Translated from the Turkish by Ekin Oklap

 

‘Well then, eliminate the people, curtail them, force them to be silent. Because the European Enlightenment is more important than people.’

– Fyodor Dostoevsky, Notebooks for The Brothers Karamazov, translated from the Russian by Edward Wasiolek

This is a quotation from a notebook Dostoevsky kept while writing The Brothers Karamazov. The novel explores the origins of the love–hate relationship that people sometimes have with Europe when they – like me – come from countries located at its peripheries that never quite manage to be European. There are many intellectuals living on the fringes of Europe who yearn for European values like democracy, equality, secularism, modernity, freedom and women’s rights, and who would like to see these implemented in their own countries. But most of their countrymen do not share these liberal intellectuals’ enthusiasm for the same values. So in countries like mine, intellectuals in pursuit of a dream of Europe will sometimes try to force the adoption of European values ‘from above’, enlisting the help of armies, tsars, shahs and sultans, or working through the machinery of the state. At times the well-meaning, state-sanctioned imposition of these values is used to justify oppression and cruelty, which can cause the people of these nations around the edges of Europe to repudiate modernisation and Europeanisation altogether. In some cases the public may feel inclined to adopt modernisation and European values, but find that it is the state that resists the change – or vice versa. In Dostoevsky’s novels the people generally scorn Western values urged upon them by the authorities, supported by bureaucrats and intellectuals, and explicitly reject attempts to coerce their acceptance. I used this quotation as an epigraph to my novel Snow, published in 2002, to prepare the reader for the perennial problems caused by the imposition of modernity. The novel was constructed around the story of female university students whom the Turkish state, in its pursuit of ‘secularism’ (that most important and precious of European discoveries), would not allow to attend classes because of the traditional headscarves they wore. In the part of the world where I come from, Europe is not just an ideal and a beautiful dream, it is also a dream that is very difficult to fulfil in harmony with the people.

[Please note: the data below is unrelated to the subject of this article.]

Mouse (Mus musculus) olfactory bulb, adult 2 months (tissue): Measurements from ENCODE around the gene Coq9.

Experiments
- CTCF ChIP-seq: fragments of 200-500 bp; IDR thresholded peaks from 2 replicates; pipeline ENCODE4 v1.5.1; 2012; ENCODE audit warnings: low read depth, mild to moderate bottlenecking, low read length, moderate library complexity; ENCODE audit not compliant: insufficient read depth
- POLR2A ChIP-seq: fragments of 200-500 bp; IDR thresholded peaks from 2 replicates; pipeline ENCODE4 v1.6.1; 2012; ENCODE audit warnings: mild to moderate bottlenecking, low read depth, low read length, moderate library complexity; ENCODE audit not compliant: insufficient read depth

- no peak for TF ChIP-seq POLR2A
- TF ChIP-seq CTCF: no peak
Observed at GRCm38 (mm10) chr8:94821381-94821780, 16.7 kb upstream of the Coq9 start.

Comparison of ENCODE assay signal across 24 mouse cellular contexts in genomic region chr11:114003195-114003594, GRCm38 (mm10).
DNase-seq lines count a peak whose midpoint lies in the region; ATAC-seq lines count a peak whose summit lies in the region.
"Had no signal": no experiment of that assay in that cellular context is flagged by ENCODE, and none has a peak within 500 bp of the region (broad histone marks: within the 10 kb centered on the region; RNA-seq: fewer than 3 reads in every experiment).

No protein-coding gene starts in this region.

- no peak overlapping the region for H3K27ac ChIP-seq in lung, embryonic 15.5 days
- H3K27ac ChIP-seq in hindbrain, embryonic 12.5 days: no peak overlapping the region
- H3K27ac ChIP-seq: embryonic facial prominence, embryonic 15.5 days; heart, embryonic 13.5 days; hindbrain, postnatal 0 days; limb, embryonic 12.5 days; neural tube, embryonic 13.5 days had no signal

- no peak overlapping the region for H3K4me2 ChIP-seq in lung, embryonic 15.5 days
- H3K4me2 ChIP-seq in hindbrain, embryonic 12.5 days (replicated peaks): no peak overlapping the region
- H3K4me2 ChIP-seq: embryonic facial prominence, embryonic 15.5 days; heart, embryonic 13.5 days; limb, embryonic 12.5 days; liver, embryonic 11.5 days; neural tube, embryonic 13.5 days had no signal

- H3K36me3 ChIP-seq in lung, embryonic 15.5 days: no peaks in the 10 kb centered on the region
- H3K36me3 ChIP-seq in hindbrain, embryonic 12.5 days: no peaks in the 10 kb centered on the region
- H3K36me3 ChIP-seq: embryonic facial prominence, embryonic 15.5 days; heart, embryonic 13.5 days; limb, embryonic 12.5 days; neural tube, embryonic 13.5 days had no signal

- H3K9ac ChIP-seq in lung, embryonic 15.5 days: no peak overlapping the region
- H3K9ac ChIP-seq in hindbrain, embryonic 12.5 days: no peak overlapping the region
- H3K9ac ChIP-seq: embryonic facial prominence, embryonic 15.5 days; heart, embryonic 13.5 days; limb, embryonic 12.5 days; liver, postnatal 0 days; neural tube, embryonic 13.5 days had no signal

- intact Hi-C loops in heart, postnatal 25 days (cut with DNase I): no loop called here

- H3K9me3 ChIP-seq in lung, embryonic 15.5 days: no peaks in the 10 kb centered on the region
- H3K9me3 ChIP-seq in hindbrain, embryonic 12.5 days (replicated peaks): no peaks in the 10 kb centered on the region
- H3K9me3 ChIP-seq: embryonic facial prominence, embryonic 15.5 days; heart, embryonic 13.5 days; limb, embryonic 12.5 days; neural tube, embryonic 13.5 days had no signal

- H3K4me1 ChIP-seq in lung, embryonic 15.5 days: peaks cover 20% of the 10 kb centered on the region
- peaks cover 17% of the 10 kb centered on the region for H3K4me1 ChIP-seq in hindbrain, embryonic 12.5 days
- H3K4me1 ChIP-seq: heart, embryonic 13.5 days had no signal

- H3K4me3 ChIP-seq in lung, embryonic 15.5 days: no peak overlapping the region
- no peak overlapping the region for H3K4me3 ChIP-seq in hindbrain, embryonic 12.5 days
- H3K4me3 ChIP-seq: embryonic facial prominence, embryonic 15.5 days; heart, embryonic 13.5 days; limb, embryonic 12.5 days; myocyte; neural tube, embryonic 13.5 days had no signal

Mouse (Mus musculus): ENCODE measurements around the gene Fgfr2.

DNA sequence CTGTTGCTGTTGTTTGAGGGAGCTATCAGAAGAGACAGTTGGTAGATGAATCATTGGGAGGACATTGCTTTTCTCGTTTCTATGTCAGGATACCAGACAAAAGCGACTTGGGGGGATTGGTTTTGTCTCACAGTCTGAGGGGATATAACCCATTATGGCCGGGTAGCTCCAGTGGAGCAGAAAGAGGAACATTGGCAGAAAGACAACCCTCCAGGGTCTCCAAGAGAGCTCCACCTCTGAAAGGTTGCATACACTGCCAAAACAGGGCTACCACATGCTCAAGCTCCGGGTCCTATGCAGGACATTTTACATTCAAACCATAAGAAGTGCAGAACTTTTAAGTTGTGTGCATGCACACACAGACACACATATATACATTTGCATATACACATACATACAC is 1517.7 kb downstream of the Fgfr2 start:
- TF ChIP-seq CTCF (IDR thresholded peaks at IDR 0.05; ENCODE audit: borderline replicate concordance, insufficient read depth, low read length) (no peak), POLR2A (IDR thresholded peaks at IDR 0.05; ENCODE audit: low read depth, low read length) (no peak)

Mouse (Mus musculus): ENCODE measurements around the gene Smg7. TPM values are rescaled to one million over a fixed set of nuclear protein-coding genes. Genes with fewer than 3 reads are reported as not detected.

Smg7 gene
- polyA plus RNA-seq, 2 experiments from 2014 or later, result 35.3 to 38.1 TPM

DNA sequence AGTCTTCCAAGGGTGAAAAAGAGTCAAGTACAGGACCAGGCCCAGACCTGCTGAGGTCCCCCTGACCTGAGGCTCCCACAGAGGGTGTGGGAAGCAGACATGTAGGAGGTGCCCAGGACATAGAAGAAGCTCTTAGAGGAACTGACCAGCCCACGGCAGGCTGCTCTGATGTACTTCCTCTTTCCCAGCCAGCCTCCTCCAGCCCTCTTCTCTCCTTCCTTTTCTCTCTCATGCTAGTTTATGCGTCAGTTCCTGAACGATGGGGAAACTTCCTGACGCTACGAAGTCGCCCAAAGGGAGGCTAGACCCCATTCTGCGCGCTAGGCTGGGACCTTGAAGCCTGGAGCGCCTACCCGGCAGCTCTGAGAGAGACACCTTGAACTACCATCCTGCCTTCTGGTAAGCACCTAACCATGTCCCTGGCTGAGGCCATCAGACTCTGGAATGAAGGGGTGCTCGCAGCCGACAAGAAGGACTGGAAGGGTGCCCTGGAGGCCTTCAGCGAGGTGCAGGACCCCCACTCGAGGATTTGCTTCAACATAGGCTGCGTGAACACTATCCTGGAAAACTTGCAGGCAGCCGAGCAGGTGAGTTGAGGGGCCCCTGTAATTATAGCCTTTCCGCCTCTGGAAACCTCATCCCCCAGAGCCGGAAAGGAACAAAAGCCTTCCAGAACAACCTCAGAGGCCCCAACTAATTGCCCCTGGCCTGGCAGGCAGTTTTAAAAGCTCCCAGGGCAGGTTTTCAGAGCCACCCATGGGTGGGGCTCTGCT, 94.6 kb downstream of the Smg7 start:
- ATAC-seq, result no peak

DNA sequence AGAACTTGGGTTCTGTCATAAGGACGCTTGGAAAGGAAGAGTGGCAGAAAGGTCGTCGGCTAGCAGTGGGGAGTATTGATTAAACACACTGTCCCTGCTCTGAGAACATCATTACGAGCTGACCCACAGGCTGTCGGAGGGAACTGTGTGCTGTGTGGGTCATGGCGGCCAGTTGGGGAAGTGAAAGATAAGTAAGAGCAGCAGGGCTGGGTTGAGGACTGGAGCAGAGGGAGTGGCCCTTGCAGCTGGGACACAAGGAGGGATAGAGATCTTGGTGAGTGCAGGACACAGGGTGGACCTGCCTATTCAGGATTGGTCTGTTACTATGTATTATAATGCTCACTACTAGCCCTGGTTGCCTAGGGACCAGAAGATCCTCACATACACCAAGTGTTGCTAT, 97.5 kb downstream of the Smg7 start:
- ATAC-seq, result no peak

Binidittu
Six Kilometres